A federal judge said this week that he would toss out a lawsuit in which one current and one former city employee accuse Huntington Beach City Atty. Michael Gates of age and disability discrimination and free-speech violation unless the plaintiffs amend their complaint.
The pair’s attorney, Bernard Alexander, has until May 30 to file an amended complaint before U.S. District Judge David Carter dismisses the suit “for lack of subject matter jurisdiction.”
“The judge wanted more details as to allegations to allow us in federal court,” Alexander said Tuesday. He added that the plaintiffs will consider amending the complaint or refiling it in state court.
Alexander filed the lawsuit in federal court Jan. 4 on behalf of Neal Moore, a former senior deputy city attorney who worked for Huntington Beach for about 14 years, and Scott Field, a current senior deputy city attorney who has been employed with the city for about 22 years.
The complaint initially alleged that Gates discriminated against Moore and Field — who were ages 73 and 62, respectively, when the suit was filed — because of their age and that he created a hostile work environment intended to push them out for younger employees.
Alexander has amended the complaint multiple times, and the most recent amendment accused Gates of disability discrimination and free-speech violation.
According to the lawsuit, Gates has made a “concerted effort” to push out, displace and replace older employees with younger staff members since he was first elected in 2014. The complaint alleges that Gates purposely assigned excessive duties with unreasonable deadlines and unachievable tasks to point out fault and poor performance by Field and Moore.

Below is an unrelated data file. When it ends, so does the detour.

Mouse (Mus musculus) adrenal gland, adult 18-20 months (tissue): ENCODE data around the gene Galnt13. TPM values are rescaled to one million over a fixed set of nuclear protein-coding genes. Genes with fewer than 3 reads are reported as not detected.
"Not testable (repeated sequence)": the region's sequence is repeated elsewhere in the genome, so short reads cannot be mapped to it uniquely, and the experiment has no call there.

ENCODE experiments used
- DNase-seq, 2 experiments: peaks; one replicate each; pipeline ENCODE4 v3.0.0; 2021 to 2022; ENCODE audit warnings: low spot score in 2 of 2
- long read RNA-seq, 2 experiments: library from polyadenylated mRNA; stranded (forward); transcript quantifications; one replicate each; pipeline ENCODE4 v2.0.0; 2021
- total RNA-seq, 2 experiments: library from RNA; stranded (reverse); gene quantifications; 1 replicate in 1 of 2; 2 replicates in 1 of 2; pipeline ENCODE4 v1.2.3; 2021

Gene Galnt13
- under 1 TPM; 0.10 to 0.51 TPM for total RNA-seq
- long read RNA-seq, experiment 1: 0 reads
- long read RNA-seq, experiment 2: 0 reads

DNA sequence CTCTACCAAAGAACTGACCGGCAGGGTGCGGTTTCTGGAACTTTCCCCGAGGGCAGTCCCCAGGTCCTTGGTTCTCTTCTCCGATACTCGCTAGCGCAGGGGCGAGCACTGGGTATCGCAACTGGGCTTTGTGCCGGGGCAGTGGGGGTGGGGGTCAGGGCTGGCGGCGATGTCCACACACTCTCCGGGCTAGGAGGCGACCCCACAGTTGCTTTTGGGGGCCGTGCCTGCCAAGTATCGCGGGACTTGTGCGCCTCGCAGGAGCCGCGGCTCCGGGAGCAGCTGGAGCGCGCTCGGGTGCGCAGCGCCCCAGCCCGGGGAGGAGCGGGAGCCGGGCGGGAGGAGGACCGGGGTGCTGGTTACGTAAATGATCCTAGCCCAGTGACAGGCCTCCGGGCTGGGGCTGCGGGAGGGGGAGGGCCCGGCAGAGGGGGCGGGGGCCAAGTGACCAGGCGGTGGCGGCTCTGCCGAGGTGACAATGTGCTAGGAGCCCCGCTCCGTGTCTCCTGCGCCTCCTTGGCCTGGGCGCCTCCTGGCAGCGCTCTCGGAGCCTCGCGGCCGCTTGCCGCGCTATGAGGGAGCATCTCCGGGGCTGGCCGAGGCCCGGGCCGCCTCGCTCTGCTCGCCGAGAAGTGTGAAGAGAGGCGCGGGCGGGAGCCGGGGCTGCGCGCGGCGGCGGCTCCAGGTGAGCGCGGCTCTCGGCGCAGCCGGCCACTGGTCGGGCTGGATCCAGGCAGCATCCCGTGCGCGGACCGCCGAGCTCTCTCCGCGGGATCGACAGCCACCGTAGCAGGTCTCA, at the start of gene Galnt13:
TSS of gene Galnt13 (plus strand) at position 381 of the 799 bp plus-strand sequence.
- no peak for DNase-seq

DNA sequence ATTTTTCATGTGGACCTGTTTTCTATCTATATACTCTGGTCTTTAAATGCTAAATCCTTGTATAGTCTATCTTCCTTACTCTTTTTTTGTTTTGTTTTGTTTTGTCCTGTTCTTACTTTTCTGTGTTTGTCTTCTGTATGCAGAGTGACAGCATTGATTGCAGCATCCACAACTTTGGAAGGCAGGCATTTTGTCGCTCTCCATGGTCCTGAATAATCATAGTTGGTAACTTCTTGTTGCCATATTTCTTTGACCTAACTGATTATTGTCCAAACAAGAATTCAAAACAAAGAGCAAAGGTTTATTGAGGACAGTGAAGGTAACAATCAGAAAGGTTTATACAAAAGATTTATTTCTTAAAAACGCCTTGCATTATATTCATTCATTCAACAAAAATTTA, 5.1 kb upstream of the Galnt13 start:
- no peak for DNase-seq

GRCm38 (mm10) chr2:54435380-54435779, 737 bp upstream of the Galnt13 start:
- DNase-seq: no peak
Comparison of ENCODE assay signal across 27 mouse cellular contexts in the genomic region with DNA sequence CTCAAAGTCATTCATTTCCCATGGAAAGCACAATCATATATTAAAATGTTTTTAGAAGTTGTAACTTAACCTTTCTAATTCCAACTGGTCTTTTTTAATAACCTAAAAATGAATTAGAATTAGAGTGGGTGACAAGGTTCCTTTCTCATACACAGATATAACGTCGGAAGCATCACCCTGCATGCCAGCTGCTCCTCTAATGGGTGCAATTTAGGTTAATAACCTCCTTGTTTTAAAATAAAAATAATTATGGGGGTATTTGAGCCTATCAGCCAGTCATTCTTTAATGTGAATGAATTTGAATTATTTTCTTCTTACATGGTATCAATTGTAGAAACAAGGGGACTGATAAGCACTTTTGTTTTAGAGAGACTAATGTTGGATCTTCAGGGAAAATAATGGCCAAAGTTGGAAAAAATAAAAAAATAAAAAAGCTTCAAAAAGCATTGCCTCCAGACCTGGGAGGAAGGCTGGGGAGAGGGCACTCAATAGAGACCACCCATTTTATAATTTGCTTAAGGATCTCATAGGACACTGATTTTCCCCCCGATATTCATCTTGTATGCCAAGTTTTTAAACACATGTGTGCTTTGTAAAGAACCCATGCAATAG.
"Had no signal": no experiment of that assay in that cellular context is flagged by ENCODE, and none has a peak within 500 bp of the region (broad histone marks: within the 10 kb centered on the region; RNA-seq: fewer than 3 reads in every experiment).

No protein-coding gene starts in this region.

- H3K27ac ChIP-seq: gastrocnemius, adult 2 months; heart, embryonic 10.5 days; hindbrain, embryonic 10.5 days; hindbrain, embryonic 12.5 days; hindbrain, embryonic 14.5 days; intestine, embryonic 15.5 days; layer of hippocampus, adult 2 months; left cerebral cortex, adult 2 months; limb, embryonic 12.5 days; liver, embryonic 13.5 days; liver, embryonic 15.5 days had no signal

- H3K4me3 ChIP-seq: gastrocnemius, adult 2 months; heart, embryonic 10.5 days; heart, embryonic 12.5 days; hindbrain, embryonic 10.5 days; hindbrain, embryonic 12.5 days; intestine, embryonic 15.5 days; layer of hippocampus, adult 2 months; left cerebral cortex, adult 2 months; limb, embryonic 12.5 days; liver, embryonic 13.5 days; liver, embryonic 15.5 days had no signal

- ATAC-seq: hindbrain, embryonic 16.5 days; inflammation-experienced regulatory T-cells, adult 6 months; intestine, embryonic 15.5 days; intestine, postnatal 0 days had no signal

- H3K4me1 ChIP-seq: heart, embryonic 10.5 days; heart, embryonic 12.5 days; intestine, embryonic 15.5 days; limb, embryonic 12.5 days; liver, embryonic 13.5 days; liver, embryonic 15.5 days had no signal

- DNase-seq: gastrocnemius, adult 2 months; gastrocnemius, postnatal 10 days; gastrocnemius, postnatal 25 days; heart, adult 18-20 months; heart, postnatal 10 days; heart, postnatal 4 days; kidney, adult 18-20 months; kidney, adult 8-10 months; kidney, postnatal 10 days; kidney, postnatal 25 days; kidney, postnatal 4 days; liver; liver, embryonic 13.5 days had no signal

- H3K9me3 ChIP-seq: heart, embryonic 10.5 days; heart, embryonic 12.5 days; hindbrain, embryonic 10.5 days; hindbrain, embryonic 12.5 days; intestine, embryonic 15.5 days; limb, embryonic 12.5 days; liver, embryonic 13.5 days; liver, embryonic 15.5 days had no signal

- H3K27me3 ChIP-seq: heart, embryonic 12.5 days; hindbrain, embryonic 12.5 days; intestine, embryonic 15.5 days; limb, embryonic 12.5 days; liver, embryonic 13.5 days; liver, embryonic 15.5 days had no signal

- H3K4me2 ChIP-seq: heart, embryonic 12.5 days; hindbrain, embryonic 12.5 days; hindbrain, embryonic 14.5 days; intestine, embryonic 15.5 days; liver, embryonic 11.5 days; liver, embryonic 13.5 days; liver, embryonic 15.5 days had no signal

Moore, who was demoted, raised the issue of age discrimination with the city’s director of human resources. As a result, the complaint alleges, Moore’s demotions were upheld and he was forced to resign.
The complaint claims Moore was speaking as a private citizen out of public concern and should have been shielded by free-speech protections.
However, Carter said in a decision published late Monday afternoon that Moore’s speech was “not a matter of public concern, and the speech was made solely as a public employee.”
“Moore spoke to human resources about alleged discrimination that was happening to him in the workplace,” Carter said. “Moore was therefore speaking on a matter of personal concern, not one of public concern.
“Moreover, Moore states that he spoke to human resources about the alleged discrimination … after his demotion, not before the demotion, and thus Moore’s speech regarding alleged discrimination could not possibly have been a motivating factor in the city and Gates’ prior action to demote him.”
Carter also said the plaintiffs have “not adequately stated a claim for relief” under the disability discrimination argument and dismissed that claim. Field has undergone several procedures for cataracts.
On Tuesday, Gates referred questions to his attorney, Wayne Gross.
Gross said they are “delighted” with the developments.
“Michael Gates is an outstanding city attorney who never should’ve been sued,” Gross said.